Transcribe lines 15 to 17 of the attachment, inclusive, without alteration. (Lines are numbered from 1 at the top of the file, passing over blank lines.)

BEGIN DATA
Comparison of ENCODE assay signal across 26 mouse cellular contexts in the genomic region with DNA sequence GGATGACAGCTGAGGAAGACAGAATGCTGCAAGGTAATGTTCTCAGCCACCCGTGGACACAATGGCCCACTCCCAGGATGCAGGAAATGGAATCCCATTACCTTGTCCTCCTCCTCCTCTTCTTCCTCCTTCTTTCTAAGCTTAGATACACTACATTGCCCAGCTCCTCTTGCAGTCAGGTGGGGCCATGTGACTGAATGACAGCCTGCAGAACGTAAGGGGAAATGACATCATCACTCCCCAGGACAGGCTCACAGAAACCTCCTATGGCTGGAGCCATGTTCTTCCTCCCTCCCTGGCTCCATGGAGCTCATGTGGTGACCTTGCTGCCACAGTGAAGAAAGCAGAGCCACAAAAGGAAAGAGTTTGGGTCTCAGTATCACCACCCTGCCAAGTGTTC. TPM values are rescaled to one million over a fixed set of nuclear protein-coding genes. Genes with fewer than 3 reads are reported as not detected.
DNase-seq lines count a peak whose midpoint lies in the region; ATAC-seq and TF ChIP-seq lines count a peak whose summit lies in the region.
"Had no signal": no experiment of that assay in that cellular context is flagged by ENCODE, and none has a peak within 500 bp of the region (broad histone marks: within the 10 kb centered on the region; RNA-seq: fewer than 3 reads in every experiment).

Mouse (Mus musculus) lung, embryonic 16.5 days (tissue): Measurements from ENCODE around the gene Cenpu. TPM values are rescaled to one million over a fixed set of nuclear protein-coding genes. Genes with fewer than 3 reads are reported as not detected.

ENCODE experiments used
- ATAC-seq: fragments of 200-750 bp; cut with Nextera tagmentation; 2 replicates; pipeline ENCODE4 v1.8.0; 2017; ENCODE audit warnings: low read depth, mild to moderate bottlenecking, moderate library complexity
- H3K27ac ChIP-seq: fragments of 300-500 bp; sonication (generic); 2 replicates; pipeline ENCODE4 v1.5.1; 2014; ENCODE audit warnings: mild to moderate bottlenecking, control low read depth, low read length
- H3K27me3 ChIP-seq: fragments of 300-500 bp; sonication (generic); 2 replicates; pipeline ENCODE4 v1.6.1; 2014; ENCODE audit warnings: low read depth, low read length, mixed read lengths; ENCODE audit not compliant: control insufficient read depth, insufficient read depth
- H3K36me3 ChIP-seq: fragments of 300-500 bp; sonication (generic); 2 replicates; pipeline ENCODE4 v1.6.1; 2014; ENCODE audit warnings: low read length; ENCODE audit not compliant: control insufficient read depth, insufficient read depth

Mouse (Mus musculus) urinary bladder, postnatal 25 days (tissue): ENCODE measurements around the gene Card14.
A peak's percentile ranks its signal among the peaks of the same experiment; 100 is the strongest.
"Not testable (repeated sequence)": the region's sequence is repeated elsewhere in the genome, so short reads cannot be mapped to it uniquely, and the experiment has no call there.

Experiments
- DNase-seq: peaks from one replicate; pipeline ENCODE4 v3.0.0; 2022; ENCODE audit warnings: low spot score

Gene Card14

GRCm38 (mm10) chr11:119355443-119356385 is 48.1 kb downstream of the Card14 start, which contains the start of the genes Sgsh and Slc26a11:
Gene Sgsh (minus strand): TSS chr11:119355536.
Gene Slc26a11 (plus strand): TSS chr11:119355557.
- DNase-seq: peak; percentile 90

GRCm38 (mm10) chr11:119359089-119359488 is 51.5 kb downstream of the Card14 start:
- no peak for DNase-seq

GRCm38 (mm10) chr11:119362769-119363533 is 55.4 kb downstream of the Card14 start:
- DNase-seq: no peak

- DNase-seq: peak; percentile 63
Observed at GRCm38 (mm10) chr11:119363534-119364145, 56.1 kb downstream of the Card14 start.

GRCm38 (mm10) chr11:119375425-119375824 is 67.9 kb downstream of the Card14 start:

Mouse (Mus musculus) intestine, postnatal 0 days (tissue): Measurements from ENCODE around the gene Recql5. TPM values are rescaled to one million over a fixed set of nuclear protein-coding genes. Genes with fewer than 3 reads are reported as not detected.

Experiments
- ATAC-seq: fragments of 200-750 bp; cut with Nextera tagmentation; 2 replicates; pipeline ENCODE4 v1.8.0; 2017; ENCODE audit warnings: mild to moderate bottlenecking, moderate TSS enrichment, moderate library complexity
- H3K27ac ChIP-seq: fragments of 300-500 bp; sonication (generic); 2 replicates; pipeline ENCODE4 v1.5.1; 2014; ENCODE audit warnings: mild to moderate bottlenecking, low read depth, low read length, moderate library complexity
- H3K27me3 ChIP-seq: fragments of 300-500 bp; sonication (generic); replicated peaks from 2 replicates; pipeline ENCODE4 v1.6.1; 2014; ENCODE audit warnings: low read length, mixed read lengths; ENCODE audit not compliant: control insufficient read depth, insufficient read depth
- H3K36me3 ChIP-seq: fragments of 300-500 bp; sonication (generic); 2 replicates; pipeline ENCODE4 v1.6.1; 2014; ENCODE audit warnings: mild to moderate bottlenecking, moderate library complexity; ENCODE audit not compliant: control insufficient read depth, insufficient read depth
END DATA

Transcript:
Gene Card14

GRCm38 (mm10) chr11:119355443-119356385 is 48.1 kb downstream of the Card14 start, which contains the start of the genes Sgsh and Slc26a11:
Gene Sgsh (minus strand): TSS chr11:119355536.